Tuesday, July 20, 2010

Walking Into It . . .


Ever since we started this journey, I have always been on the outside. Far on the outside. Like 1,500 miles on the outside. Sure, I helped to develop the plan, the mission and the philosophy for the Artists Laboratory Theatre. But I did it from the comfort of my studio in Oregon. But the implementation of the mission was being carried out on a nightly basis in Fayetteville Arkansas. Despite the briefings and the videos and the reports, there was no way I could truly understand what was really happening in the lab without actually being there and seeing it for myself. I had heard dialogue and keywords like “viewpoints,” “experimentation,” “gestalt,” “discovery,” “kinesthetic response” etc. But I didn't know exactly how it all fit. In fact, there was a really short time when I didn't understand how the entire Lab really fit. “How is this going to get us to the final production of Bombs, Babes & Bingo?” Well, yesterday I finally got my first glimpse of the Lab in action . . . and all my questions were answered.
I stepped off the plane and received a delightfully warm greeting from my cohort, Erika: co-artistic director of the Artist's Laboratory Theatre. After getting settled in her home, we headed to the theatre for the Lab. Its a blissfully intimate space but certainly equipped to handle performance. Think about every real estate office you've ever walked into, remove all the furniture and paint the walls black. That's the theatre. But on those black walls are layers and layers of writing and scrawling and graphs and diagrams of the brain and chalk phrases etc. It is a record of the last month of Lab Work. Every time the company meets they leave a visual record of what they did, what “experiments” they performed and what the results were. Its absolutely fascinating to see how the company has really dissected the issues and problems addressed by the playwright of “Bombs, Babes & Bingo”. Memory, perception of memory, does the story change if we randomly change the order of the scenes? What is Dennis' acceptable amount of loss? What happens when we engage the characters in scenarios outside of this story?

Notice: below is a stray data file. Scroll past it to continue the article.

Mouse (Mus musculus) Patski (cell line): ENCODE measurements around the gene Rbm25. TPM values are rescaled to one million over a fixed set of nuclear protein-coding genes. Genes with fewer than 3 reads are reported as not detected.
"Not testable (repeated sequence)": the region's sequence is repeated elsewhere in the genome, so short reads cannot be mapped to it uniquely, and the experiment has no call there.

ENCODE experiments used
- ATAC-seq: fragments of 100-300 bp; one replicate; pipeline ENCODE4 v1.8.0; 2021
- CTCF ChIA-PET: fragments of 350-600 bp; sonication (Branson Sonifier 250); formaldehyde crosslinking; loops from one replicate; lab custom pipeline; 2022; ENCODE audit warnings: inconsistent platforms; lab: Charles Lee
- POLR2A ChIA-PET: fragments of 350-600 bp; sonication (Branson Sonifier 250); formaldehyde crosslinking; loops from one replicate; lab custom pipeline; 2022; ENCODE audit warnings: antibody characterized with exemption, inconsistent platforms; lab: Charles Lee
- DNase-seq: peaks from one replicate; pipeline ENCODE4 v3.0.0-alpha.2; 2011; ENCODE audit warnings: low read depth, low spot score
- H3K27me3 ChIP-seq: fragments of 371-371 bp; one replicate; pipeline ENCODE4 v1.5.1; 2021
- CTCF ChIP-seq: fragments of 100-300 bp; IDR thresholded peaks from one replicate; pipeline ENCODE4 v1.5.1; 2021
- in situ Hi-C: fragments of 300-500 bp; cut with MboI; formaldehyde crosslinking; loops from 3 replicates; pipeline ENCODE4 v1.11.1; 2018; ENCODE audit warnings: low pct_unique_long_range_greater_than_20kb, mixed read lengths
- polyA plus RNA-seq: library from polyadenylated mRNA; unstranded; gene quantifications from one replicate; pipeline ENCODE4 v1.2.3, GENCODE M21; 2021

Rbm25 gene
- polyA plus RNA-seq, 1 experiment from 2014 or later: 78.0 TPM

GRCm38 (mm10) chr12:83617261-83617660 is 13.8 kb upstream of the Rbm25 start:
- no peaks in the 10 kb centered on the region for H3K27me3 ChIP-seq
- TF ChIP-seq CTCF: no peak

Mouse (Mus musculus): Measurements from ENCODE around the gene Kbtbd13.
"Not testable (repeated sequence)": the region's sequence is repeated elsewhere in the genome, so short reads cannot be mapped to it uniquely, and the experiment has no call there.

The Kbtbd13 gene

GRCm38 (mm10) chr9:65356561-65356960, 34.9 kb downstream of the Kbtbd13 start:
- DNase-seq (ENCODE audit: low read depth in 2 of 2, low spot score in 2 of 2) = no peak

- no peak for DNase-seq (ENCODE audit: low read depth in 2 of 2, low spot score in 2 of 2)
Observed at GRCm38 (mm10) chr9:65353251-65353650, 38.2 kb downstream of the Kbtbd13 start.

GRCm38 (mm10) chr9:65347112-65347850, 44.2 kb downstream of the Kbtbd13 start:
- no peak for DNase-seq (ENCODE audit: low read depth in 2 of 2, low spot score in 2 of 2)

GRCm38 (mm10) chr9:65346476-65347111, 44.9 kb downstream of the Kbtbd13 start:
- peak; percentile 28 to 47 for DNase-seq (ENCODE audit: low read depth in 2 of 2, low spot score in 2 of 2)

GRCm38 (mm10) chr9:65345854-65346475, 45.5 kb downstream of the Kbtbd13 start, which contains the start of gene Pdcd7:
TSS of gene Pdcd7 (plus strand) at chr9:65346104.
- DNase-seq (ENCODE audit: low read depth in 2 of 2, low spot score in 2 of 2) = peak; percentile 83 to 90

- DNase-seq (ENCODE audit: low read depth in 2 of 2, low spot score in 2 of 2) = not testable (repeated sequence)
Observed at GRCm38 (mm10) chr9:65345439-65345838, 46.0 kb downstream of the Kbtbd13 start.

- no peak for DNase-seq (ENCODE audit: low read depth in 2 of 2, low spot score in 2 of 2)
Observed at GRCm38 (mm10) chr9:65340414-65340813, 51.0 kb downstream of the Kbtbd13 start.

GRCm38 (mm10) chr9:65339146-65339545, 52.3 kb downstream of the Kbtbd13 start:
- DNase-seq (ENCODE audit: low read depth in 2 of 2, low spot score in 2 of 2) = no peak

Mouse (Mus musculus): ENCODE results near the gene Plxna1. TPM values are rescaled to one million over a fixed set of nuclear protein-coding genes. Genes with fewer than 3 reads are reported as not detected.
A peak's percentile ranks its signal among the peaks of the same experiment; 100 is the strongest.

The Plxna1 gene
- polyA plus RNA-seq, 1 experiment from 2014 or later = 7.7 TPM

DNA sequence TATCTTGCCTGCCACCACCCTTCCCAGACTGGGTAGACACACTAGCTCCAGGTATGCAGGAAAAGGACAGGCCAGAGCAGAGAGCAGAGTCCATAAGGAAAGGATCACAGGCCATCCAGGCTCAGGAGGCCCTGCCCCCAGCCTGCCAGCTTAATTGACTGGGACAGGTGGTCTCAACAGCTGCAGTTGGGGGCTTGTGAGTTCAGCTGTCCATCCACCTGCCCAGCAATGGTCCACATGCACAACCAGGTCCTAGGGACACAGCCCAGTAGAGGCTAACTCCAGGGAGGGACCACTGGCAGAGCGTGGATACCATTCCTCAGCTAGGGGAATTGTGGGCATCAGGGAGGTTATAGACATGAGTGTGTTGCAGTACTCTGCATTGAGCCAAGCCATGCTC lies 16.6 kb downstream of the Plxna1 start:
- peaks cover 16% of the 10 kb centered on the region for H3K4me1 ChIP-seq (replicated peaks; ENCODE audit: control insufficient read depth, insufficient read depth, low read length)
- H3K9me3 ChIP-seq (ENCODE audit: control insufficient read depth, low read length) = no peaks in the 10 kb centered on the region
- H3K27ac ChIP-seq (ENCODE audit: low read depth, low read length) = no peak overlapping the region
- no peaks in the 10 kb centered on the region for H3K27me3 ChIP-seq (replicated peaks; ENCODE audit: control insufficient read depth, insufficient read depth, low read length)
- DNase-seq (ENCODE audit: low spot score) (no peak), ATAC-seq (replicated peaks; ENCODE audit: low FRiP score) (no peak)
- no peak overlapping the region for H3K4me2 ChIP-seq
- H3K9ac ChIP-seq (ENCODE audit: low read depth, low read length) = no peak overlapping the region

As people begin walking in, I meet and greet them individually. They don't know me from Adam and yet I have the audacity to introduce myself as co-artistic director of this theatre . . . even though I haven't been here for any of it. There turns out to be 8 of us altogether and the Lab Artists have gathered around in a circle to do their “warm-up”. Its a fascinating amalgam of movement and sound. I don't truly understand any of it. As a scenic designer, this isn't my strength. In fact, it feels slightly invasive and awkward to watch. But they don't seem to mind, so I try not to as well. And within 15 minutes we have moved on to a composition exercise called “montage”. The idea is this: take a character and explore the visual composition of 5 moments within this character's life. This could be an emotional moment or experience, or imply a happening of circumstance. Just enough info to take us from point A to point B. Alter the audience's view any way you like. Put them anywhere in the room in any configuration you want that strengthens how they perceive the visual image that you will present to them. Each performer has their own particular wants and needs for their story. Sometimes we cram into corners and sometimes they surround us. But every time the experience is unique and each story more fascinating than the first. One story was as simple as the discovery of an umbrella. Another dealt with the eccentricities of someone's fascination with a ring. Another a balloon and another a chicken. Its difficult (and somewhat ridiculous) to describe but powerful to watch.